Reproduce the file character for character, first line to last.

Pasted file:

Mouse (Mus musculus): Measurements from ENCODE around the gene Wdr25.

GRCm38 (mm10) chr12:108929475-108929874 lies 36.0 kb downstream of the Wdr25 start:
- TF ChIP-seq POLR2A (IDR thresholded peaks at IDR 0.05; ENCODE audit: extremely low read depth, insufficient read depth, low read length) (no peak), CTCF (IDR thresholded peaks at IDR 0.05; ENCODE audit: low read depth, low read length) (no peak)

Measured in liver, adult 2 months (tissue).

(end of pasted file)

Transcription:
Mouse (Mus musculus): Measurements from ENCODE around the gene Wdr25.

GRCm38 (mm10) chr12:108929475-108929874 lies 36.0 kb downstream of the Wdr25 start:
- TF ChIP-seq POLR2A (IDR thresholded peaks at IDR 0.05; ENCODE audit: extremely low read depth, insufficient read depth, low read length) (no peak), CTCF (IDR thresholded peaks at IDR 0.05; ENCODE audit: low read depth, low read length) (no peak)

Measured in liver, adult 2 months (tissue).